I could have made them warranty the frame, but it was last years model and I would have had to take a color I did not like and wait several weeks. It was easier to just fix it. The bike currently has over 6000 miles on it and is still perfect.

thanks for the info. I was going to use a file that you would sharpen a chainsaw with.


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PostPosted: Sun Apr 22, 2012 2:35 am 
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I would be very careful with that since the diameter is small enough that you might end up with "high spots" so to speak. Also, a file will remove material very fast. I did a "sand a little", "put the wheel in", "sand a little", etc.

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PostPosted: Sun Apr 22, 2012 6:00 am 
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yourdaguy wrote:
I would be very careful with that since the diameter is small enough that you might end up with "high spots" so to speak. Also, a file will remove material very fast. I did a "sand a little", "put the wheel in", "sand a little", etc.

the file seems about the same size of a pencil. I feel like could be more precise with a file. ill try your way first


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PostPosted: Sun Apr 22, 2012 8:40 pm 
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Location: Sunny UK
before you start filing, as you able to post photo?

you are 100% sure the axle is seated properly? also how does it look with the hanger removed? from what I understood. the hanger is causing the misalignment.


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PostPosted: Tue Apr 24, 2012 1:45 am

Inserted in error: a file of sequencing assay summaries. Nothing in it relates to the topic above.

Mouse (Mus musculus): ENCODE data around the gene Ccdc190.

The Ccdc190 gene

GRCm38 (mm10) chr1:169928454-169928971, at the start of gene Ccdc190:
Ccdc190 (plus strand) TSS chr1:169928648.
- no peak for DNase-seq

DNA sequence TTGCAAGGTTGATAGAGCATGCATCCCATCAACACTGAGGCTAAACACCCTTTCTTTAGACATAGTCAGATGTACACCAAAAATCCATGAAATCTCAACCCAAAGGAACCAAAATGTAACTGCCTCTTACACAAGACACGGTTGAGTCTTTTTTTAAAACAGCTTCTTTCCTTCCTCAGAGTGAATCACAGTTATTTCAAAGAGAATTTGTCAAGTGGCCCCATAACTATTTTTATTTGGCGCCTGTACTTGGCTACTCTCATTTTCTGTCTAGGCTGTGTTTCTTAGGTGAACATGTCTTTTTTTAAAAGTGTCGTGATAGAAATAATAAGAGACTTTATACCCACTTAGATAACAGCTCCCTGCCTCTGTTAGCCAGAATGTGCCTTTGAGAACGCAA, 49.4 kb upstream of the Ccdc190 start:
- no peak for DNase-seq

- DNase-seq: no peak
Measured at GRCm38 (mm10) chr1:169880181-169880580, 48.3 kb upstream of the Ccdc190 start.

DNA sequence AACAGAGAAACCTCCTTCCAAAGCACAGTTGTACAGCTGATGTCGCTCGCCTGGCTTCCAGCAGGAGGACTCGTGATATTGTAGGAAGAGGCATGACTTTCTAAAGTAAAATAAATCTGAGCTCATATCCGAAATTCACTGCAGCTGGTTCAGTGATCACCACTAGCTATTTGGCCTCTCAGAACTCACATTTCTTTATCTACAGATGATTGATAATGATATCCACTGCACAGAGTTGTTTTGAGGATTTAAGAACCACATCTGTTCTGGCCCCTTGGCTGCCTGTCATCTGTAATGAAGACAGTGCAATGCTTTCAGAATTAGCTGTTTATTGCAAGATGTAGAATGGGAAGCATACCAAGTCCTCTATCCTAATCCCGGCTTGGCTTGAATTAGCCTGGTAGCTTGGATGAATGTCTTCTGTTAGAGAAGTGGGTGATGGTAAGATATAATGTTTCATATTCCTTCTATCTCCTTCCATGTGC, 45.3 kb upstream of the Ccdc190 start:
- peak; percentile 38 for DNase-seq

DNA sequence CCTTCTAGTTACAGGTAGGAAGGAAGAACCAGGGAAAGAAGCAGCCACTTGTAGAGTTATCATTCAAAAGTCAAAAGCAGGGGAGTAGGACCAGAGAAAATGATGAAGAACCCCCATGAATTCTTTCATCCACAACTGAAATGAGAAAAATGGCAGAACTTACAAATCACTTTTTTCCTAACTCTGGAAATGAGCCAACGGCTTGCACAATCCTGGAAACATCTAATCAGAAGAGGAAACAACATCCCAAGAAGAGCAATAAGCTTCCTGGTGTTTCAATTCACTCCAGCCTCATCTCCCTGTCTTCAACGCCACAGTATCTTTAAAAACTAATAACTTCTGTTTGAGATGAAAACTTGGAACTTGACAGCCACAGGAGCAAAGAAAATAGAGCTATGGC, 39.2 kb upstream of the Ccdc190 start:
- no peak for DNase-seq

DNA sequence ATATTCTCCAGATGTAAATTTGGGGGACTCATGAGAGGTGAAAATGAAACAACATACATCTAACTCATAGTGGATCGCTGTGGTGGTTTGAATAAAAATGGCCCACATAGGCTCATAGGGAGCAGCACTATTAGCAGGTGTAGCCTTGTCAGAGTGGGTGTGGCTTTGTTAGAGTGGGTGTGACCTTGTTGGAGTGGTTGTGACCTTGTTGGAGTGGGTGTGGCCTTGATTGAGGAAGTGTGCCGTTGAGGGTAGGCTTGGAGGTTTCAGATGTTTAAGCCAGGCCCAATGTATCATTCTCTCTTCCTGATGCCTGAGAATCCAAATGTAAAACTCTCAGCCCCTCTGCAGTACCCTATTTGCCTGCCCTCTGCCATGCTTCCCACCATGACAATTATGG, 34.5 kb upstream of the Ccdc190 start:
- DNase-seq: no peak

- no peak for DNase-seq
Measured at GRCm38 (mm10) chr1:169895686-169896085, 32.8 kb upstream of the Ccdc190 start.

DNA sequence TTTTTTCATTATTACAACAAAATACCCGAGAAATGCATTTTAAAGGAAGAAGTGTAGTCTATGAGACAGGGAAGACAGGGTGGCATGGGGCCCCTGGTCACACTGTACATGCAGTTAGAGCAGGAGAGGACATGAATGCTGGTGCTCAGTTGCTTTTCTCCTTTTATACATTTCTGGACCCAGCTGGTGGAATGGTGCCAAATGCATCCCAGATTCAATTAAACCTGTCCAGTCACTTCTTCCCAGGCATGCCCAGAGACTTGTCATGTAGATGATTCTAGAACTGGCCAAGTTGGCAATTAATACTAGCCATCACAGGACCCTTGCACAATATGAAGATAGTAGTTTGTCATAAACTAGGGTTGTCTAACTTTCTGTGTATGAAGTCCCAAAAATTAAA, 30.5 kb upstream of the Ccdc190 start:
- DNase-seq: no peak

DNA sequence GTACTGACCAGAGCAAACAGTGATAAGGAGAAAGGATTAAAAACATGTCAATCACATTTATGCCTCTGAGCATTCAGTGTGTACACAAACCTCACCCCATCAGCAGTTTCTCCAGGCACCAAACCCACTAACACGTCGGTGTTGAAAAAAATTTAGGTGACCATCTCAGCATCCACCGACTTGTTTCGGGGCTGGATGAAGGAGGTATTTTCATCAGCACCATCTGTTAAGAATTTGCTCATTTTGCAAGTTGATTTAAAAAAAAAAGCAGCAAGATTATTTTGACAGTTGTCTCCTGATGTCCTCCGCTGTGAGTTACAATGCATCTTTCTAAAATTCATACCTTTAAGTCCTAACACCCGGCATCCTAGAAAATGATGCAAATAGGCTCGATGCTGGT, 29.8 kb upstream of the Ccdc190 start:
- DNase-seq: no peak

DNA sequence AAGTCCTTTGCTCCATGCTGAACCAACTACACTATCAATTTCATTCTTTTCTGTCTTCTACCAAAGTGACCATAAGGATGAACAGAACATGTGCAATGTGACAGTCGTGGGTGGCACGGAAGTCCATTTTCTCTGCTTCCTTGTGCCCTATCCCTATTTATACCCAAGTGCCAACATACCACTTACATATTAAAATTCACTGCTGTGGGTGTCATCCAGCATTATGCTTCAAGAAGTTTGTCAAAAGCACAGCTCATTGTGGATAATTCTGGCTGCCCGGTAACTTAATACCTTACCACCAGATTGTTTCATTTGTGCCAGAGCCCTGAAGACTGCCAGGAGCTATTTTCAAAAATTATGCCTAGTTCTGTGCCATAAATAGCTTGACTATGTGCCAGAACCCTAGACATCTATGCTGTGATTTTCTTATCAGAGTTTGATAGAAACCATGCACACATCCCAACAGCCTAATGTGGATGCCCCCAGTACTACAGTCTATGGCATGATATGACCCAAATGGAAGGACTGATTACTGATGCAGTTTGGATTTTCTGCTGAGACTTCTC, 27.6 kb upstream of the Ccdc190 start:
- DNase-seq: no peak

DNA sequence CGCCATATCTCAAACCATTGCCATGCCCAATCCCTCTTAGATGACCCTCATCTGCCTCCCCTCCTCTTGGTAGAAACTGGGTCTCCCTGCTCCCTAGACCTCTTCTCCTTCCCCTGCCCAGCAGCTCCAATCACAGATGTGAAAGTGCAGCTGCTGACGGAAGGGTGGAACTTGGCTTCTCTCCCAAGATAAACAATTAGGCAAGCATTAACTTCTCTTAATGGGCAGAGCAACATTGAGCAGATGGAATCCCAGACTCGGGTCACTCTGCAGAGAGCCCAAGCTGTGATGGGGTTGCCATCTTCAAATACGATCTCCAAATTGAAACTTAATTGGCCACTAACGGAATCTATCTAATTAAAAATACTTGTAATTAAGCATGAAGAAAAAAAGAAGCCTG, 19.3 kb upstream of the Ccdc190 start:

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02GF74 wrote:
before you start filing, as you able to post photo?

you are 100% sure the axle is seated properly? also how does it look with the hanger removed? from what I understood. the hanger is causing the misalignment.

if the hanger came a mm or two into the dropout more causing the axle to be pushed back into the dropout it would be even.


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PostPosted: Tue Apr 24, 2012 8:48 am 
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struggling to isualise this without a photo .... have you looked into the option of getting a hanger made that would solve you alignment issues or have part of the existing hanger built up? If it were my frame, filing frame drop outs would be my last resort.


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PostPosted: Tue Apr 24, 2012 5:06 pm 
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This sounds like it could possibly be a wheel that isn't properly dished. Mount the wheel backwards and see if it's still in the same position. If it's off to the other side then you need to get your wheel dished correctly.

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PostPosted: Tue Apr 24, 2012 6:06 pm 
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Location: Canada
+1. That is not a very common problem. Check the wheel first.


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Posted: Tue Apr 24, 2012 6:06 pm